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  1. Only fare hikes can’t deal with Indian Railways’ Rs 33,000 cr losses

Only fare hikes can’t deal with Indian Railways’ Rs 33,000 cr losses

A NITI Aayog study has found that inefficiency in the cost structure is also a major contributor to the losses and cost optimization and non-fare revenues also need to be tapped to deal with the losses in the passenger segment.

By: | New Delhi | Updated: September 14, 2016 6:35 PM
A NITI Aayog study by Bibek Debroy and Kishore Desai has now analysed the social costs of the Indian Railways (IR) and has suggested ways to deal with the issue. (Reuters)

A NITI Aayog study by Bibek Debroy and Kishore Desai has now analysed the social costs of the Indian Railways (IR) and has suggested ways to deal with the issue. (Reuters)

santosh-tiwari-s A NITI Aayog study has found that inefficiency in the cost structure is also a major contributor to the losses and cost optimization and non-fare revenues also need to be tapped to deal with the losses in the passenger segment.

At a time when it looks certain that there will be no Rail Budget presentation from the next year in Parliament and it will be clubbed with the General Budget, the critical question to be answered is how will the Indian Railways’ social cost associated with the subsidisation of the passenger fares be tackled going ahead.

A NITI Aayog study by Bibek Debroy and Kishore Desai has now analysed the social costs of the Indian Railways (IR) and has suggested ways to deal with the issue.

The interesting part is that the paper based on the study says that, “….inefficiency in IR’s cost structure also significantly contributes to the losses in passenger service business and hence tariff increase cannot be the only mechanism to address such social costs. It has to be necessarily complemented by cost optimization and non-fare box revenue enhancement strategies with varying levels for various classes.”

It points out though ‘lower tariffs and concessions substantially contribute to losses in passenger business and hence account for social service costs, they are not the only factors’.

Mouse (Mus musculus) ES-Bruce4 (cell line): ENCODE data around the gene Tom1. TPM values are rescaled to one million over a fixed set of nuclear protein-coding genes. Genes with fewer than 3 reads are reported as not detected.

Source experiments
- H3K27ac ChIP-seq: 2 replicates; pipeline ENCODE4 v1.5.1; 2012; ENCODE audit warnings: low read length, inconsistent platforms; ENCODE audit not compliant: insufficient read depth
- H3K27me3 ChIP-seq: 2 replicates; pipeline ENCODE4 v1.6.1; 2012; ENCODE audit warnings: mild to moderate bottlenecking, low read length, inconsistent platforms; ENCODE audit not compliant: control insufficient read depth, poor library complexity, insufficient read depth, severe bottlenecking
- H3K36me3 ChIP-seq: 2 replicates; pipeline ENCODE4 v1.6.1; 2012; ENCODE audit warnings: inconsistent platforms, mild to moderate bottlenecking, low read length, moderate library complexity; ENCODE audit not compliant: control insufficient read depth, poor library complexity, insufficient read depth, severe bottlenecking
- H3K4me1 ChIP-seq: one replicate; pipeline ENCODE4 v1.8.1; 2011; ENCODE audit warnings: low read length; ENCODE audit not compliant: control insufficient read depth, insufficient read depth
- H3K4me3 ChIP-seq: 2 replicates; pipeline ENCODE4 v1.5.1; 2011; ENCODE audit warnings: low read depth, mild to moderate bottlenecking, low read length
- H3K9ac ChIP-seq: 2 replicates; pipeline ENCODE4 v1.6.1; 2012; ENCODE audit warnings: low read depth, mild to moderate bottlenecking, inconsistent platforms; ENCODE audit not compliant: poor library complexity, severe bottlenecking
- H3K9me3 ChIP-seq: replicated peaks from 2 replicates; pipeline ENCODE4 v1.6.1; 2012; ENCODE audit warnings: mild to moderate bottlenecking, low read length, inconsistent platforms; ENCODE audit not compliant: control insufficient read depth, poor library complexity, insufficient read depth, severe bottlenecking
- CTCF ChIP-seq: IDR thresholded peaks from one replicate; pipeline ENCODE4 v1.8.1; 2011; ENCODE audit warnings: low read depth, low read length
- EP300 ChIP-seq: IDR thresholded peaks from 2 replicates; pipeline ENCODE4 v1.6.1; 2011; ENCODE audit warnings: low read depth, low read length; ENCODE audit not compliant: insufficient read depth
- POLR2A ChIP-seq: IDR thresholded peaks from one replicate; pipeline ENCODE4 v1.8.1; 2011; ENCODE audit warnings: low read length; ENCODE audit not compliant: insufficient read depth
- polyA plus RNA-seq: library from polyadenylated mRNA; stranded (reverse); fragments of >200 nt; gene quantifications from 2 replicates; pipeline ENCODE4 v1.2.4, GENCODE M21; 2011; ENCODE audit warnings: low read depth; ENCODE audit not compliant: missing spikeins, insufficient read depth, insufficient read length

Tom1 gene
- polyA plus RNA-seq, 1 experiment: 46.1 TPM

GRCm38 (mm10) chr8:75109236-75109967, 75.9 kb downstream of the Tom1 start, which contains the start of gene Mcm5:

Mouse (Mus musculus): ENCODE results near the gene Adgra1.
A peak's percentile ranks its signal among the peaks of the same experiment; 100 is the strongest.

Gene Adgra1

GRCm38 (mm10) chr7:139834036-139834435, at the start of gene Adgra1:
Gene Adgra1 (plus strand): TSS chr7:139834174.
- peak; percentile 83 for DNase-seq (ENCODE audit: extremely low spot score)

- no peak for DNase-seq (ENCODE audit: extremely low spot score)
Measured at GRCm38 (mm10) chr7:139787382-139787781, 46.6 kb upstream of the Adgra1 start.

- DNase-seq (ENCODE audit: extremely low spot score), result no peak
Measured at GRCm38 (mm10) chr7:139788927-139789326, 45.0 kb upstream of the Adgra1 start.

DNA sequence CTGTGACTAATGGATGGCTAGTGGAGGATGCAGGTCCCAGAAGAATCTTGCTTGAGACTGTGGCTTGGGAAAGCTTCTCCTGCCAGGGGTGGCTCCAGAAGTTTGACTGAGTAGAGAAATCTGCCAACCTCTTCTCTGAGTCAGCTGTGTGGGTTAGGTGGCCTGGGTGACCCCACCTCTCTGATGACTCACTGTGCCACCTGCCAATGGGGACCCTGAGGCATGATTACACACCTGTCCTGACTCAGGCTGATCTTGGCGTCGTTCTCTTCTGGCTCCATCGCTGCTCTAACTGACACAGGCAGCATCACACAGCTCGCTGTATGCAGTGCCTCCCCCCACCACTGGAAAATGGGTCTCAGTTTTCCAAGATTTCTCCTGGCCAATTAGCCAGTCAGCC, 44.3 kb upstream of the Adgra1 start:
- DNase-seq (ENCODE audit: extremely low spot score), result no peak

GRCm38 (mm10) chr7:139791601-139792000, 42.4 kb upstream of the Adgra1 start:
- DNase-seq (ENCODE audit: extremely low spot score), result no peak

“In a competitive market where demand for transport is elastic, IR will have a limitation on increasing fares (i.e revenue side) which would be driven by competition,” the paper has added.

In FY15, lower tariff levels in non-suburban services (across all classes – AC, SL, 2nd class etc.) accounted for about 73% of the total social service obligation costs, and the study has found that tariff levels of SL and 2nd class service are substantially lower than competing service offerings (equivalent bus fare rates), while ‘AC services are reasonably higher than the bus fares’.

So, the losses in AC class could be attributable to higher base cost structure of IR than to its fare structure.

“Similarly, for sleeper and second class services, IR over-estimates the quantum of losses that could be attributable to lower tariff levels. Analysis indicates that about 80% of losses in these classes could be attributable to lower tariff levels while the balance 20% are more likely to be attributable to IR’s cost structure,” according to the study.

As per the IR estimates, its passenger business incurred a loss of about Rs 33,000 crores in FY15, on account of its social service obligations.

“The total revenue, attributable to the passenger business, was around INR 49,000 crores. Hence, the above loss essentially amounted to around 67% of its passenger revenues. Effectively, this meant that for every 1 Rupee earned in its passenger business, IR ended up expending Rupees 1.67.”

So, along with the scrapping of the Rail Budget presentation, the government has to find a model for dealing with the social cost of IR in an effective manner.

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